16 21st International Unicode Conference 16Dublin, Ireland, May 2002 Representing time-intervals n P indicates a duration (period) n Intervals come in 4 varieties: –start and end times YYYY-MM-DDThh:mm:ss/YYYY-MM-DDThh:mm:ss –durations PnYnMnDTnHnMnS P2Y10M15DT10H30M20S 2 Yr, 10 mon, 15 days, 10 hrs. 30 min. 20 sec. P6W is a duration of 6 weeks.

17 21st International Unicode Conference 17Dublin, Ireland, May 2002 Representing time-intervals n The remaining 2 varieties –start time and duration YYYY-MM-DDThh:mm:ss/PnYnMnDTnHnMnS or YYYY-MM-DDThh:mm:ss/PYYYY-MM-DDThh:mm:ss T23:20:50/P T12:30:00 –duration and end time PnYnMnDTnHnMnS/YYYY-MM-DDThh:mm:ss or PYYYY-MM-DDThh:mm:ss/YYYY-MM-DDThh:mm:ss

18 21st International Unicode Conference 18Dublin, Ireland, May 2002 Recurring time-intervals n Recurring time intervals are expressed by: –# of recurrences and start and end times –# of recurrences and a duration –# of recurrences & start time & a duration –# of recurrences & duration & end time n If # of recurrences is not provided, then the number is unbounded n R is used to indicate recurrence

19 21st International Unicode Conference 19Dublin, Ireland, May 2002 Recurring with Start and End Times: Rn/YYYY-MM-DDThh:mm:ss/YYYY-MM-DDThh:mm:ss R12/ T23:20:50/ T10:30:00 Recurring with a duration: Rn/PnYnMnDTnHnMnS R12/P2Y10M15DT10H20M20S Recurring with a Start Time and duration: Rn/YYYY-MM-DDThh:mm:ss/PnYnMnDTnHnMnS R12/ T23:20:50/P2Y2M15DT12H30M0S Examples of recurring time-intervals

20 21st International Unicode Conference 20Dublin, Ireland, May 2002 Benefits of ISO 8601 n Human-readable n Easy to use n Easy to parse, unambiguous n Easy to sort n Many date-time schemes exist, a standard is needed

21 21st International Unicode Conference 21Dublin, Ireland, May 2002 Brief Overview of ISO 8601 Problem Areas Solutions Brief Overview of ISO 8601 Problem Areas Solutions Agenda

22 21st International Unicode Conference 22Dublin, Ireland, May 2002 Ambiguities n Future leap seconds are unpredictable Is T23:59:60Z valid? n Year, month, minute have varying sizes P1M = P28D or P29D or P30D or P31D n Mismatched precision 1985W50 <= 1985W501? n Truncation opens the door for Y2K issues n Variations of 8601 exist in practice –Julian, Gregorian, Emperor...

23 21st International Unicode Conference 23Dublin, Ireland, May 2002 Ambiguities n Date arithmetic is not defined P1M = (Add 30 days) P1M = (Add 1 mon.) n Addition is not commutative or associative P1D + P1M = P1M + P1D = n Subtraction is not the inverse of Addition n Precision of decimal fractions can vary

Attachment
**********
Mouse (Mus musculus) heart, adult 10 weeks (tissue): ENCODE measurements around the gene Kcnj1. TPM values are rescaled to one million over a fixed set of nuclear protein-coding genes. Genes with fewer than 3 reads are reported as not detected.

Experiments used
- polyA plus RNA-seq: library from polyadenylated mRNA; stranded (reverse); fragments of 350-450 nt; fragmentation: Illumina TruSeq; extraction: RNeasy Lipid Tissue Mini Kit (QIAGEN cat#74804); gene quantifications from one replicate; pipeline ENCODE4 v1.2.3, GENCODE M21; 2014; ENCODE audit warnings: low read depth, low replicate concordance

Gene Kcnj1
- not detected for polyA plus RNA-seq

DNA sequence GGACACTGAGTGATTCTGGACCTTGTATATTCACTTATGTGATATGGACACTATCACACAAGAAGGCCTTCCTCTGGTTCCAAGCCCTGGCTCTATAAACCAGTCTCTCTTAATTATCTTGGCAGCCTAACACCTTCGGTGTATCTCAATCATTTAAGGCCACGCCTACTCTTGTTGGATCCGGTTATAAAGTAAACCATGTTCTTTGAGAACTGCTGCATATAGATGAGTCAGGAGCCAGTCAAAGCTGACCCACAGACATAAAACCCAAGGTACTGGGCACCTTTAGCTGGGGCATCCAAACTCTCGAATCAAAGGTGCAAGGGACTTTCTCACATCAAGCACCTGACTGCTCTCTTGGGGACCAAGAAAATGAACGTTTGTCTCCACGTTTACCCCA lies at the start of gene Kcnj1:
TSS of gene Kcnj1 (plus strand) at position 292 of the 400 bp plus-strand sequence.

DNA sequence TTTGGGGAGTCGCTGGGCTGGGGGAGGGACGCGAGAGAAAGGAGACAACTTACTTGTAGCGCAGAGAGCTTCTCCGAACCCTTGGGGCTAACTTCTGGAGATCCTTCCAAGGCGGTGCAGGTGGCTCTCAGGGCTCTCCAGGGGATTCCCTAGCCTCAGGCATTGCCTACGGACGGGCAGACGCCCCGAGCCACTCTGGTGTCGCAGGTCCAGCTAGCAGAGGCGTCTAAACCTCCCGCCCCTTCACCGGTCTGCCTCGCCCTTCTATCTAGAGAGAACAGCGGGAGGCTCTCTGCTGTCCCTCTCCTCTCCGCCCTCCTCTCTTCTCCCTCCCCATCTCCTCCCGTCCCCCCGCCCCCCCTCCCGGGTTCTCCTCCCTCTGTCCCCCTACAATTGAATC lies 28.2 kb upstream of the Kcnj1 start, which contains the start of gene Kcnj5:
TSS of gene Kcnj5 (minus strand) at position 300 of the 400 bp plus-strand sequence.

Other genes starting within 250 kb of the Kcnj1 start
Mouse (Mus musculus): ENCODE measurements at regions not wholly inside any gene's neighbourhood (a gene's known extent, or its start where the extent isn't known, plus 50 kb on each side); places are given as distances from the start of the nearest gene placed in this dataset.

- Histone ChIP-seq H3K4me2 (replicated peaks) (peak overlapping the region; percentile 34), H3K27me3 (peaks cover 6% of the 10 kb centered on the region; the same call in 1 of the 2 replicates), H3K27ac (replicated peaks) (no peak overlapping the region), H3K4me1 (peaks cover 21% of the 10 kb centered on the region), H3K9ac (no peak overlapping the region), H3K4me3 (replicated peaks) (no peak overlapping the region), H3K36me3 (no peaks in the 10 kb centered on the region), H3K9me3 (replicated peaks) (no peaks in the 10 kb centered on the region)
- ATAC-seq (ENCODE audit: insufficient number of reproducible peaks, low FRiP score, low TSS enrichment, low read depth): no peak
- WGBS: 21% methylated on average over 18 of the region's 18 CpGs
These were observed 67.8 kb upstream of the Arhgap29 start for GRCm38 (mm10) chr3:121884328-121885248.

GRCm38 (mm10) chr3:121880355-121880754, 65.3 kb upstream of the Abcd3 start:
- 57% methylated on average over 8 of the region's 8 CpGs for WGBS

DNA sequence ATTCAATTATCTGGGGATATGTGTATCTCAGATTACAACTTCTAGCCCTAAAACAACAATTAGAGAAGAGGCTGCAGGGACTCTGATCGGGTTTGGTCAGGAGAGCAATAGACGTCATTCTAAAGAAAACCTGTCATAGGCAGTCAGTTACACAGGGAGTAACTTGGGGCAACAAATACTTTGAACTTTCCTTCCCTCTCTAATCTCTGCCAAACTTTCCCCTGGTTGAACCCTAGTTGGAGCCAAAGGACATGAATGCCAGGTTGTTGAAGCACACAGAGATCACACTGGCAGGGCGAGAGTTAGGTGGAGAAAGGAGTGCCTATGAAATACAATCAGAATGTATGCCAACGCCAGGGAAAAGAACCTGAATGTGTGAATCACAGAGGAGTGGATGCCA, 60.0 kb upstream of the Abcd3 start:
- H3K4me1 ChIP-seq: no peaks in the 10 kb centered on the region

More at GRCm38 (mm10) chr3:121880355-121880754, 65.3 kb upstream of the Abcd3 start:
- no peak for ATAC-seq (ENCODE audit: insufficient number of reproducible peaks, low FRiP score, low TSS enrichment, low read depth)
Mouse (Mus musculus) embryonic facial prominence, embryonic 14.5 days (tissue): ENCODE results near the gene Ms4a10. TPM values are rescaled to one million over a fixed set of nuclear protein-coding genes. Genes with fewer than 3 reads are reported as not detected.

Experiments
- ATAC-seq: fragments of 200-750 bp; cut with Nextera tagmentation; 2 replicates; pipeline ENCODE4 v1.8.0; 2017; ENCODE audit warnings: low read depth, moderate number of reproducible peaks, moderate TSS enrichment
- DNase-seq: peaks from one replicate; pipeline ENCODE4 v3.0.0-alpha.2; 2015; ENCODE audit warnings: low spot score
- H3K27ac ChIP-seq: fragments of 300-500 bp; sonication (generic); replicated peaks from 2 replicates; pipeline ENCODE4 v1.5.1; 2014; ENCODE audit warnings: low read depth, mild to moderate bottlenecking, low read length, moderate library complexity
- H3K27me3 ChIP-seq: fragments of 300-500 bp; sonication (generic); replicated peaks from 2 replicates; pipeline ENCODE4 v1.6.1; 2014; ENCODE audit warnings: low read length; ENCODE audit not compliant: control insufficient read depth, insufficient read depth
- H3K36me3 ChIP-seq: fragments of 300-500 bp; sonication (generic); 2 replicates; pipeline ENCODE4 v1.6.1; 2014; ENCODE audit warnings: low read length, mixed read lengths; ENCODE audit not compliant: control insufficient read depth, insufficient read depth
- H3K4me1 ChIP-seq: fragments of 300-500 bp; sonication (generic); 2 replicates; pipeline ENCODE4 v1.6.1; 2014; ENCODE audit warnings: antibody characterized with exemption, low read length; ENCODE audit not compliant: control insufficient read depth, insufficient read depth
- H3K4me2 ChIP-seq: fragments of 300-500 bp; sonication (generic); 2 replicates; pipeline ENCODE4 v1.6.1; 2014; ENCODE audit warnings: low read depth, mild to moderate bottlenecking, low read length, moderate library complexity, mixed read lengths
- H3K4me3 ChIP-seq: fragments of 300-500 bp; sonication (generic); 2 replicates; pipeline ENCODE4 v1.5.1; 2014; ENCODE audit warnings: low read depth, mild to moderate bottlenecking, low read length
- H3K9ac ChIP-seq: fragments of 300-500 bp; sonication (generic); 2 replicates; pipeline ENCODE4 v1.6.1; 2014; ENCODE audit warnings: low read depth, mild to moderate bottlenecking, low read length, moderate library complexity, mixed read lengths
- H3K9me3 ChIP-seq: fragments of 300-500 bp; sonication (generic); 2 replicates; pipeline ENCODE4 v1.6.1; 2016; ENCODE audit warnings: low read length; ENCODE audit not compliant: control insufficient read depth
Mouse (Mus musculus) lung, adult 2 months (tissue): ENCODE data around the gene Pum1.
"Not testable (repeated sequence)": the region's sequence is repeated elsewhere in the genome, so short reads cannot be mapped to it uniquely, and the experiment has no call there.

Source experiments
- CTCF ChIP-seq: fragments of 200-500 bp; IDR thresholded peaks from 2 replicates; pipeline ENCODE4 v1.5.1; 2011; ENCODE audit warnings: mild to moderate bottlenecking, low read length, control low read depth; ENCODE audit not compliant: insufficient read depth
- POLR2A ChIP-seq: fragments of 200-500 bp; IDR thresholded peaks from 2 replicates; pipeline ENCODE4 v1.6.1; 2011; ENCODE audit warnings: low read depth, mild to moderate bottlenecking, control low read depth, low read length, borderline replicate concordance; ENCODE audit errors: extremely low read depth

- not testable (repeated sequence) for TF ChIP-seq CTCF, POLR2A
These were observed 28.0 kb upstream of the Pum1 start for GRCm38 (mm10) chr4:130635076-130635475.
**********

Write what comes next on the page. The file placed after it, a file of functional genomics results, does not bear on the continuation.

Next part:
24 21st International Unicode Conference 24Dublin, Ireland, May 2002 Conversions n Gregorian calendar adopted at different times around the world n Most calendars do not include year 0. n 8601 extends leap years into the past, other calendars do not. n Dates without times are often not qualified by time zone. –Time zones (currently) go from -13 to +12 –So the date could be +/- 1 day

25 21st International Unicode Conference 25Dublin, Ireland, May 2002 Conversions n Laws determining daylight savings time change continually n Difficult to know local time offsets.

26 21st International Unicode Conference 26Dublin, Ireland, May 2002 Brief Overview of ISO 8601 Problem Areas Solutions Brief Overview of ISO 8601 Problem Areas Solutions Agenda

27 21st International Unicode Conference 27Dublin, Ireland, May 2002 Solutions n Mutual Agreements n Referencing other standards and implementations –e.g. Java n Standards employing 8601 may need to introduce rules or constraints –e.g. XML Schema n Restrict use of 8601 formats

28 21st International Unicode Conference 28Dublin, Ireland, May 2002 n Mark Davis (IBM) n W3C Internationalization working and interest groups Resources n ISOs web page to order the standard: n Mail list: n Links: groups.yahoo.com/group/ISO8601/files/pdf_link.htm Acknowledgements

29 21st International Unicode Conference 29Dublin, Ireland, May 2002 Questions